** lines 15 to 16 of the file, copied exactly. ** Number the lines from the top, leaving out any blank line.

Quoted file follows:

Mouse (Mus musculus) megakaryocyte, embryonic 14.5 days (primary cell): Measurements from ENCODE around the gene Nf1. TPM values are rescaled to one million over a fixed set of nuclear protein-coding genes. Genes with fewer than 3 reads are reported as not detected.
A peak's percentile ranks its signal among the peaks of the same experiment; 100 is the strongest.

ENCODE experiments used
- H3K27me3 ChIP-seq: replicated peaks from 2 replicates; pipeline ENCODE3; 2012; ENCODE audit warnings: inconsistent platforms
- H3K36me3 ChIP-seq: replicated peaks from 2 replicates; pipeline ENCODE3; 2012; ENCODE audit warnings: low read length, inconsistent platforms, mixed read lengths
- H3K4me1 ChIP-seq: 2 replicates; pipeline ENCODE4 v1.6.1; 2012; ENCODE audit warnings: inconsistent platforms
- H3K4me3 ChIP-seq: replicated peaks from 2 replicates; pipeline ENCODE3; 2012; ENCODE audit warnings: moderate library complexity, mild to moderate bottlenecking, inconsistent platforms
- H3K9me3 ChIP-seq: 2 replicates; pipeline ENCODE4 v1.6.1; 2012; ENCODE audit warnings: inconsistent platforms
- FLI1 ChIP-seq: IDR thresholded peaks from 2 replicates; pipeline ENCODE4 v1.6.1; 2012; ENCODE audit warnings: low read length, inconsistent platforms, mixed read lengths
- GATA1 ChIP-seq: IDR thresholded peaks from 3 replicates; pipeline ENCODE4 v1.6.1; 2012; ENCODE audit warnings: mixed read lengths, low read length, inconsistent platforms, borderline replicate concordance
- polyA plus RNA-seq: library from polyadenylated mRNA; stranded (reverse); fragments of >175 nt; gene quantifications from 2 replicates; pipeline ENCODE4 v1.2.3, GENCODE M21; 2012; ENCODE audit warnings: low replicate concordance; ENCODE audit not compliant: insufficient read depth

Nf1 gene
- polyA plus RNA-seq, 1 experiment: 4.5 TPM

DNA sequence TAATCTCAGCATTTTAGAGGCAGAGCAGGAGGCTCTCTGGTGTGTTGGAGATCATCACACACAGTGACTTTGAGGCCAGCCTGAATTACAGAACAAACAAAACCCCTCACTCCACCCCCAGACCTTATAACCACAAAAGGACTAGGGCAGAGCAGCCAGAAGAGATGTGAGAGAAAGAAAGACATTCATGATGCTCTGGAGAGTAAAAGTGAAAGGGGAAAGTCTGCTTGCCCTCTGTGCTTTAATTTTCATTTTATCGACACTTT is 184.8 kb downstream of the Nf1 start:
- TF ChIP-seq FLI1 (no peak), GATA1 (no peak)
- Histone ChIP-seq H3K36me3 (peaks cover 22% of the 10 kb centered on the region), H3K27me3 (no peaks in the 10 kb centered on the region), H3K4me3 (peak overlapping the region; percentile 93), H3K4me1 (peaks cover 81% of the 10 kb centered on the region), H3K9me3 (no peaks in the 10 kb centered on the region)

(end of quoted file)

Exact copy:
- TF ChIP-seq FLI1 (no peak), GATA1 (no peak)
- Histone ChIP-seq H3K36me3 (peaks cover 22% of the 10 kb centered on the region), H3K27me3 (no peaks in the 10 kb centered on the region), H3K4me3 (peak overlapping the region; percentile 93), H3K4me1 (peaks cover 81% of the 10 kb centered on the region), H3K9me3 (no peaks in the 10 kb centered on the region)